Nobody has the perfect formula to make RCR a winner again, or they’d take it to Richard Childress and try to make a fortune with it. Childress has put a lot of money behind his company’s efforts in all three of NASCAR’s national touring series because winning is his top priority. The company has recognized the role of engineers in today’s NASCAR, having one on staff since 1989 and have continually expanded their roles in the company. With the new car coming out and, at least for the short term, leveling the playing field in the Cup series, the folks at RCR are positioned to resume their place at the top of the standings.
Most of the criticism surrounding this organization revolves around the disconnect between Cup chaos and their success in lower series of NASCAR. Elliott Sadler and Austin Dillon had quality years in the Nationwide Series, ultimately short of a title but impressive nonetheless. Sadler gets replaced by Brian Scott in 2013, along with the money that comes with it but the downgrade should not be as steep as suggested. Joey Coulter and Ty Dillon had similar success in the Truck Series, winning once each and ending the year top 4 in series points. The brothers Dillon, in fact both were in the midst of their point battles until the bitter end of last season. During media Q&A time Monday, both of Childress’ grandsons acknowledged they learned quite a bit in 2012 and knew what not to do in 2013. The drivers both felt like there were a couple of things that cost them that, in the future, won’t happen again thanks to the experience of falling short in their respective series. The old adage that you must first lose a championship before you can win it certainly seems to apply to both of the Dillons.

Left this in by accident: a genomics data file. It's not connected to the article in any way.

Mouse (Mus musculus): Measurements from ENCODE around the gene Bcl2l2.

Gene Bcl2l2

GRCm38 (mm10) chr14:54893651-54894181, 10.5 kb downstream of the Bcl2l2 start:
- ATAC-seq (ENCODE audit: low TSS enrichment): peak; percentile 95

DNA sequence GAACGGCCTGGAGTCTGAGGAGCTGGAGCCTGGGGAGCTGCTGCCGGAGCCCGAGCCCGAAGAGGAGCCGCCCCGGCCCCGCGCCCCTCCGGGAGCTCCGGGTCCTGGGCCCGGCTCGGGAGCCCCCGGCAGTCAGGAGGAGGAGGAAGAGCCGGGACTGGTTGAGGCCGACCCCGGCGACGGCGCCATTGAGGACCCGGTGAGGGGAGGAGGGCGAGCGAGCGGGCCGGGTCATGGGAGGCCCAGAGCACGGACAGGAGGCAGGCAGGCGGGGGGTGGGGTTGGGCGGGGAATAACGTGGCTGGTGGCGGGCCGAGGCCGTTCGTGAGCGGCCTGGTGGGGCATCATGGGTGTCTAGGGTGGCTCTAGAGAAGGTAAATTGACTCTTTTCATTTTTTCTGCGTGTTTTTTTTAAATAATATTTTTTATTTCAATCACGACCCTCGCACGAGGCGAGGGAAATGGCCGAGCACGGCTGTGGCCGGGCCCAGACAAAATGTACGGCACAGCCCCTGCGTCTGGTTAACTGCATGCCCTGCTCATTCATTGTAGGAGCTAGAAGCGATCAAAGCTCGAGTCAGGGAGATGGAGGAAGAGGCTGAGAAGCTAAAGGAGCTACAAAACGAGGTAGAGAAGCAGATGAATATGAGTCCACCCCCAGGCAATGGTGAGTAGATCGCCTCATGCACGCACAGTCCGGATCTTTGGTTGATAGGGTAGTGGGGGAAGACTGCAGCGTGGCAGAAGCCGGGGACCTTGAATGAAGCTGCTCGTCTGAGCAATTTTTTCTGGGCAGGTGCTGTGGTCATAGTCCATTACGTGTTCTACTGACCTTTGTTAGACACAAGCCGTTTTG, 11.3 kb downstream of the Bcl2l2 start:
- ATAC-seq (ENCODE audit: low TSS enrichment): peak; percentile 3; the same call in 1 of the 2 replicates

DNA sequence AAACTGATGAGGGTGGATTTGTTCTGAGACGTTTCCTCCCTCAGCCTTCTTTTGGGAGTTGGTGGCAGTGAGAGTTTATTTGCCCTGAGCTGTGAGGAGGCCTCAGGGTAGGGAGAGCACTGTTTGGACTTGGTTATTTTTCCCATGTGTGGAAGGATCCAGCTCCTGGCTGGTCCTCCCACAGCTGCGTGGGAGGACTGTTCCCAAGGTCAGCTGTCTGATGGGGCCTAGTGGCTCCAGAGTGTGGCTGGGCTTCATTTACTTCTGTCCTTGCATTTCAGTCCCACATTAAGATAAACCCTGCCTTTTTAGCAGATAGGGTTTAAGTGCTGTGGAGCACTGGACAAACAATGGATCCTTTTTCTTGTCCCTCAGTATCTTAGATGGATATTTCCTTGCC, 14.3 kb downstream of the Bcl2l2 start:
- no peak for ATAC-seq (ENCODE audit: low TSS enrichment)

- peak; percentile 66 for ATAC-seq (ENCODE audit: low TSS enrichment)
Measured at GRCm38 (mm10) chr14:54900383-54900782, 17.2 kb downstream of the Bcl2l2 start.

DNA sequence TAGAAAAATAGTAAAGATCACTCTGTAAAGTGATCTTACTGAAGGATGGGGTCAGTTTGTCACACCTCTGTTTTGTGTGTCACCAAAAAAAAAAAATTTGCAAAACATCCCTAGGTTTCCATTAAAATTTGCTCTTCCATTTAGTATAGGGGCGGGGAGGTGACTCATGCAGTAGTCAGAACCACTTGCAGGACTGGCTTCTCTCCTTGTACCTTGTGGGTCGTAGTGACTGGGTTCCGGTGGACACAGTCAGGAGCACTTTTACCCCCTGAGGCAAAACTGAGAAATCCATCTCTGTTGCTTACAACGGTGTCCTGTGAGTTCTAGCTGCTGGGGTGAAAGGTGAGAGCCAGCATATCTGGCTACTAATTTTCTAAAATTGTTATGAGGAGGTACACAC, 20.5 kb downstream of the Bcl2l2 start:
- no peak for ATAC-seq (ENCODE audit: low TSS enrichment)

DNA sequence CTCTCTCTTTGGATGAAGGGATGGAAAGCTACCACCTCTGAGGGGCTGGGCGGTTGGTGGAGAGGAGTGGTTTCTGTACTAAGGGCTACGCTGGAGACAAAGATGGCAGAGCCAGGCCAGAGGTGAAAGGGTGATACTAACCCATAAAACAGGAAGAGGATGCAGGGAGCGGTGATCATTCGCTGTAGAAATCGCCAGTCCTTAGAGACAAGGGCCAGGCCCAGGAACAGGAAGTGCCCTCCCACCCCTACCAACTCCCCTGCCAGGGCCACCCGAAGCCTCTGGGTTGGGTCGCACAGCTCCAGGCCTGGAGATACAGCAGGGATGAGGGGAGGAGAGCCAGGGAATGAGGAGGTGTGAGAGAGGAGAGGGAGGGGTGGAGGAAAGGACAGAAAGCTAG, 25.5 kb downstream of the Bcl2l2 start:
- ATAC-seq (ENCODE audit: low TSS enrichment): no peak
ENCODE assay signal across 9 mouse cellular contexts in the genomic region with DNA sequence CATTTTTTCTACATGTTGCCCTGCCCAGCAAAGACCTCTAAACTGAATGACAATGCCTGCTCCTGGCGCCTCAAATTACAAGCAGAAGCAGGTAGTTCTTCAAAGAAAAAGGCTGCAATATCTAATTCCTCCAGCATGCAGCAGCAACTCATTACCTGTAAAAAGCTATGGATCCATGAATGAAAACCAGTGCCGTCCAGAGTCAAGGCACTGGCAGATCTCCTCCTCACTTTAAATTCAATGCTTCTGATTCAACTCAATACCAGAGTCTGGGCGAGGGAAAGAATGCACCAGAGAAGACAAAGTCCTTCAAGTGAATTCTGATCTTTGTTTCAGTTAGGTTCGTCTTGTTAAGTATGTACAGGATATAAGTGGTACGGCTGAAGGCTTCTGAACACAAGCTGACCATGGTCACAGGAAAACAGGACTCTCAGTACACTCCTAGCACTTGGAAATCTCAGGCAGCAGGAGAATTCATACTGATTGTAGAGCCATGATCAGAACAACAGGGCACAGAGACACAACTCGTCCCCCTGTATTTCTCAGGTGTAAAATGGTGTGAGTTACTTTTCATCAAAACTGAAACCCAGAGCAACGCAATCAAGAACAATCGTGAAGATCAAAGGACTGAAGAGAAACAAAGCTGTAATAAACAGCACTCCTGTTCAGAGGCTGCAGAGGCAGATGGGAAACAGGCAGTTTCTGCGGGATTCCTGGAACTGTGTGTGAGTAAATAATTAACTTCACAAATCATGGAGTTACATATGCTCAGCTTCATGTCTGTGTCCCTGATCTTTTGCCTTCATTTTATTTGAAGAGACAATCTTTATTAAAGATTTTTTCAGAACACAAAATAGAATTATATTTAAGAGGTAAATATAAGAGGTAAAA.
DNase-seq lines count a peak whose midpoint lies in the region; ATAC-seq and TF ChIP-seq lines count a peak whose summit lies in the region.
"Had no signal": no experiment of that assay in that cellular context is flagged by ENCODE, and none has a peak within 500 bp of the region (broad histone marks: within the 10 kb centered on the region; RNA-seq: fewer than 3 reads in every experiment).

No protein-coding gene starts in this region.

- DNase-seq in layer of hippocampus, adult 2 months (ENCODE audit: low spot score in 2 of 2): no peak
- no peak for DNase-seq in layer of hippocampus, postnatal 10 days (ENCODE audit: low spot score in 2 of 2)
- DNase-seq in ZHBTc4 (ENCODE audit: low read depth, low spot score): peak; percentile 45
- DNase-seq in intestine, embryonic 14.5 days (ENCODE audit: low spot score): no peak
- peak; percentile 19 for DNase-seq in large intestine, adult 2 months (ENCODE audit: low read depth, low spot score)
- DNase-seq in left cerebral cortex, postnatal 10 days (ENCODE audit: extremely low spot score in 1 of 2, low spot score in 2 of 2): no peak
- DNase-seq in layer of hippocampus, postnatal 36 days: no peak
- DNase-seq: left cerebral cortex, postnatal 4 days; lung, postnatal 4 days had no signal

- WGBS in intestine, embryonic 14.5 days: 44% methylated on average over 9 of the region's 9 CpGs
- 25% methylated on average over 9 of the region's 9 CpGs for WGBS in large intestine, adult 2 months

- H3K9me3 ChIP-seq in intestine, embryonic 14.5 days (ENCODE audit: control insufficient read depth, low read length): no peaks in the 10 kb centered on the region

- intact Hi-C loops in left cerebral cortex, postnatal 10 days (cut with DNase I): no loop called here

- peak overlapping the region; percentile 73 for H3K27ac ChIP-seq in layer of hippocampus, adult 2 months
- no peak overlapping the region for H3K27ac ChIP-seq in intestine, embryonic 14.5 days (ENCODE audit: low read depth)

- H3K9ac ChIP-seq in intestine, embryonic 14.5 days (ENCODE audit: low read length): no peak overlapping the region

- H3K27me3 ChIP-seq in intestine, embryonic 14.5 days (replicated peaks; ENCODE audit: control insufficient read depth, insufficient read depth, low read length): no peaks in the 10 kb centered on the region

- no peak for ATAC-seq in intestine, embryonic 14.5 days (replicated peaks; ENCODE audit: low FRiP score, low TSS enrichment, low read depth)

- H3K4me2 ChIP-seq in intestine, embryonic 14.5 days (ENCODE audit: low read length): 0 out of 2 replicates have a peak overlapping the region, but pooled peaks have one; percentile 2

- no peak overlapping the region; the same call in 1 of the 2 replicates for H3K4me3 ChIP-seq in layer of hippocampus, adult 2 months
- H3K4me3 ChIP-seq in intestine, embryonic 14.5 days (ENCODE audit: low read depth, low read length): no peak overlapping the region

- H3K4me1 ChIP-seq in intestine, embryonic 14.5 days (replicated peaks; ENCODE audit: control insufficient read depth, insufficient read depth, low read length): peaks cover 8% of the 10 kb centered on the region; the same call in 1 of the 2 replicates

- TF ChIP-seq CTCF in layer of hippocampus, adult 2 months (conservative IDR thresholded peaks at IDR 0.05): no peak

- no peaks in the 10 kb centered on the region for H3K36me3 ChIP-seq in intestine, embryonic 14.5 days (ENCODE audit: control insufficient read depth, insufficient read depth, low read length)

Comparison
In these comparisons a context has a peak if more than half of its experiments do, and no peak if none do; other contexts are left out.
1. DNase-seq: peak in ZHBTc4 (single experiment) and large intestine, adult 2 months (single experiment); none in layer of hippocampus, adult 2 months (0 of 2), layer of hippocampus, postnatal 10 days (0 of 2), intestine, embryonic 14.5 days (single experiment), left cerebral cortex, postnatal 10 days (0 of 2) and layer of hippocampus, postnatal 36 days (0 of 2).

Overall, there’s no doubt that times have been better at RCR in the past. After last season, Coulter joined Sadler in bolting to another organization; the undercurrent of satisfaction, in both cases was reported to be Childress’ obsession with his grandsons’ programs. Some fans believed that their departure, along with Kevin Hamlin leaving to spot for Kasey Kahne and pit coach Matt Clark leaving to work at SPEED signified something was wrong with the direction of the organization. Burton, however doesn’t think there could be anything further from the truth. While he acknowledged that the company was not competitive the last couple of years, he felt the top level players leaving was their decision based on multiple factors. In end, one of the sport’s “elder statesmen” believes the company is in better shape.
I’m of that belief, as well although it’s clearly a “make or break” year for a car owner in Childress looking to be well-positioned for when Austin Dillon moves up to Cup in 2014. Because of that, it is going to be interesting to see what happens at Childress if the No. 29 struggles out of the gate. With Harvick announcing he’ll be gone after the year, it will be hard to keep everyone pulling in the same direction if the wheels start to come off of the cart early. Assuming they don’t, Menard and Burton will probably be close to the Chase cutoff again this year, while a couple of wins could position all three teams to be in the final battle for the series title.
Only time will tell if it’s the final swan song, potentially for all three at RCR.